SEATTLE — Amazon workers in Alabama on Friday rejected unionization, a major victory for the e-commerce giant in a high-profile, high-stakes battle that will have ripple effects across the nation for workers and the labor movement.

Amazon, the second-largest private employer in the United States behind Walmart, has successfully staved off attempts to unionize at its U.S. warehouses for more than two decades. The vote Friday, in which the company won over workers at its year-old Bessemer, Ala., warehouse by more than a 2-to-1 margin, was a massive blow for labor organizers who saw the facility — and Amazon broadly — as ripe for organizing.

A union victory could have triggered a wave of organizing drives at other Amazon warehouses, potentially giving workers more flexibility to demand concessions from the company on things such as breaks, safety and the pace of work. But the loss throws cold water on that, and allows Amazon to add and cut staff at its warehouses as it wants.

The result is also a setback for high-profile supporters including Sen. Bernie Sanders (I-Vt.) and President Biden, who tweeted a video saying workers should be able to make their decision in union elections without pressure from their employer, without mentioning Amazon by name.

“The history of struggle is that you don’t always win the first time out," Sanders said in an interview with The Washington Post. “You may have to come back and do it again.”

And that’s just what labor proponents promised to do.

“We’re not going anywhere,” Richard Trumka, president of the AFL-CIO, said during a union news conference after the vote count. "Whether Jeff Bezos likes it or not, this organizing drive is going to open the floodgates to more collective action.”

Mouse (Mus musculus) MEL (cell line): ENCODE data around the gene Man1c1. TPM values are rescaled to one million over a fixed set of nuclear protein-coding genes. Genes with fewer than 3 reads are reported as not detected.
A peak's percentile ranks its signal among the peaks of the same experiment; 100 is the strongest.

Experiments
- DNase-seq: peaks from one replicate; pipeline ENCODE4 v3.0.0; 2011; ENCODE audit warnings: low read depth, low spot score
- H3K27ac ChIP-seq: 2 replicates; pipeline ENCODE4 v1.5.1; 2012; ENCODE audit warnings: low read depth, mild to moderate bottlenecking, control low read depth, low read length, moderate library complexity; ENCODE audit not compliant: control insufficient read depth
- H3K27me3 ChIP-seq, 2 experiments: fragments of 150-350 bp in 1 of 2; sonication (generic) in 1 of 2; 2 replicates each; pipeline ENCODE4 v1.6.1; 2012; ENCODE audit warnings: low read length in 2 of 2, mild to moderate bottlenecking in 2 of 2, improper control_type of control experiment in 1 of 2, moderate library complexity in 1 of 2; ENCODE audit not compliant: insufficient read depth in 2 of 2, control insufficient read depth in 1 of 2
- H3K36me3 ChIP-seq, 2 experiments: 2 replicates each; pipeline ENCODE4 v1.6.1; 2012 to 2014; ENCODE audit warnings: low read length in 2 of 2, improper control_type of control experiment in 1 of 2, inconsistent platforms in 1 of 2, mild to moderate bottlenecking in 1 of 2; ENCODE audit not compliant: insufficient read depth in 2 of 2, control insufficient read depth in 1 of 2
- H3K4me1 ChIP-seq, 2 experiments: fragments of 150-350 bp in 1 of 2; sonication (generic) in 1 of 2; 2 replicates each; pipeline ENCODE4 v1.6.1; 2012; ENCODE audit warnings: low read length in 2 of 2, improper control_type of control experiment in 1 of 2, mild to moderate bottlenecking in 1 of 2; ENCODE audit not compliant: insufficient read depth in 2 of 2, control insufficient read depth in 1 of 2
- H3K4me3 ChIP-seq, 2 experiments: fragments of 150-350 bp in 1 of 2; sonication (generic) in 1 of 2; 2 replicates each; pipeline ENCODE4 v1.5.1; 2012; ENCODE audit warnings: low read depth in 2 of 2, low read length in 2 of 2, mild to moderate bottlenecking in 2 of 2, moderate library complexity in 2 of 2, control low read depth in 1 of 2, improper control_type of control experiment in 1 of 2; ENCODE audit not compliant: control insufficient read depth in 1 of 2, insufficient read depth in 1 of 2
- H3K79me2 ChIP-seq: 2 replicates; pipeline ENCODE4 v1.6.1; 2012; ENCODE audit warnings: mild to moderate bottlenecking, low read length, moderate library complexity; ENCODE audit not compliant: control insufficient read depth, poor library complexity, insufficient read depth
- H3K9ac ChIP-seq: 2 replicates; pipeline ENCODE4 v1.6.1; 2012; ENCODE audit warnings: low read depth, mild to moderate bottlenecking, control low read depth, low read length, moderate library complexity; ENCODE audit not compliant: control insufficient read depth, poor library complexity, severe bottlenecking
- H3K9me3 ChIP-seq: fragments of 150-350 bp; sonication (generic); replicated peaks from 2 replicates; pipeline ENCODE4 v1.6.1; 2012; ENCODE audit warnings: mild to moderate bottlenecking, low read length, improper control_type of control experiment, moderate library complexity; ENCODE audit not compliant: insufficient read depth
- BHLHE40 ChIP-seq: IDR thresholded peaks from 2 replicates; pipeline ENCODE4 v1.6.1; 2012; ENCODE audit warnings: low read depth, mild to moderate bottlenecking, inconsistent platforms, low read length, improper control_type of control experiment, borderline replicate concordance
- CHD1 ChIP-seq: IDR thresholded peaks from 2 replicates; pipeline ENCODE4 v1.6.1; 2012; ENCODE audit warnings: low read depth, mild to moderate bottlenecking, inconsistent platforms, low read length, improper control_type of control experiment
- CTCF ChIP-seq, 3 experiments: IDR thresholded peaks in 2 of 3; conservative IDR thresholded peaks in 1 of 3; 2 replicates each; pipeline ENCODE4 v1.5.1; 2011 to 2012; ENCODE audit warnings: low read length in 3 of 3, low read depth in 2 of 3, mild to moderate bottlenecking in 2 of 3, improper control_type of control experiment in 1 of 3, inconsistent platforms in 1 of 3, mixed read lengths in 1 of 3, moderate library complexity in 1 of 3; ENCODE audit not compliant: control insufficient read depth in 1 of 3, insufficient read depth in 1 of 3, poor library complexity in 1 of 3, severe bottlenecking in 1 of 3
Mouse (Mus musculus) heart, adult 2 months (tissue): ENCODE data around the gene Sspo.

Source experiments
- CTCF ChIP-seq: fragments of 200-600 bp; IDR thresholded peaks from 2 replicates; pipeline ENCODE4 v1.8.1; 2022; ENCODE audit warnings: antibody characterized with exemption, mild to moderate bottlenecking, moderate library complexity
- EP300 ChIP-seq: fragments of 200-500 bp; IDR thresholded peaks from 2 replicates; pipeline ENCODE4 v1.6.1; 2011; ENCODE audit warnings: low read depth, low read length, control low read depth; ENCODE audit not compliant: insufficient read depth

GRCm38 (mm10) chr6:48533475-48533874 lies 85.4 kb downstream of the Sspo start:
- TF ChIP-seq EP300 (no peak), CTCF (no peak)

(Amazon chief executive Jeff Bezos owns The Washington Post.)

The union that sought to represent the Bessemer workers, the Retail Warehouse and Department Store Union, said it will challenge the results, claiming Amazon used tactics to mislead and intimidate workers that were illegal.

"They lied and tried to game the system,“ RWDSU President Stuart Appelbaum said.

Amazon spokesman Drew Herdener rebutted those claims.

“These fabrications are tiresome but expected,” Herdener said in a statement. “You’re going to hear a lot of untruths from the union now because they have to explain the lopsided result and their answer can’t be Amazon pays more than $15 an hour, offers health care from day one, up to 20 weeks of parental leave, and a safe, clean work environment in state-of-the-art fulfillment centers.”

The unionization effort in Bessemer quickly mushroomed over the past few months into one of the most closely watched labor battles in recent history after workers filed their notice to hold a unionization vote last November. In the following months, Amazon barraged the 5,805 workers eligible to vote with text messages and fliers posted on doors inside bathroom stalls.

Amazon set up an anti-union website — the now defunct DoItWithoutDues.com — to discourage workers from joining the union drive. And before the voting period, it held mandatory meetings for workers on company time, called captive-audience sessions, to show videos and run through PowerPoint presentations that disparage unionization.

Meanwhile, the union stationed organizers outside the warehouse to answer questions and hand out leaflets to workers as their shifts ended. It held rallies in Bessemer with politicians such as Sanders and actors including Danny Glover to stoke enthusiasm for the drive.

Votes tallied Friday against unionization totaled 1,798 of the more than 3,000 total votes cast, while 738 voted for the union. The margin of victory is larger than the 505 challenged ballots, which would have been counted only if they could have determined the outcome. The labor board voided 76 ballots for a variety of reasons.

The union drive inspired workers at other Amazon facilities to consider their own organizing efforts. More than 1,000 workers have contacted the RWDSU to find out what it might take to launch campaigns at their facilities. The International Brotherhood of Teamsters recently approached 400 to 500 workers at Amazon facilities in Iowa to organize.

Organizers for the GMB Union in the United Kingdom, too, have been keeping an eye on Bessemer as it targets two warehouses there for possible organizing drives.

National Labor Relations Board rules give the union and the company five business days to file objections contesting the conduct or results of the election. The RWDSU plans to file unfair labor practices claims that, if successful, could lead the labor board to toss out the election results. If the board chose to hear the union’s claims, it will need to schedule hearings for that.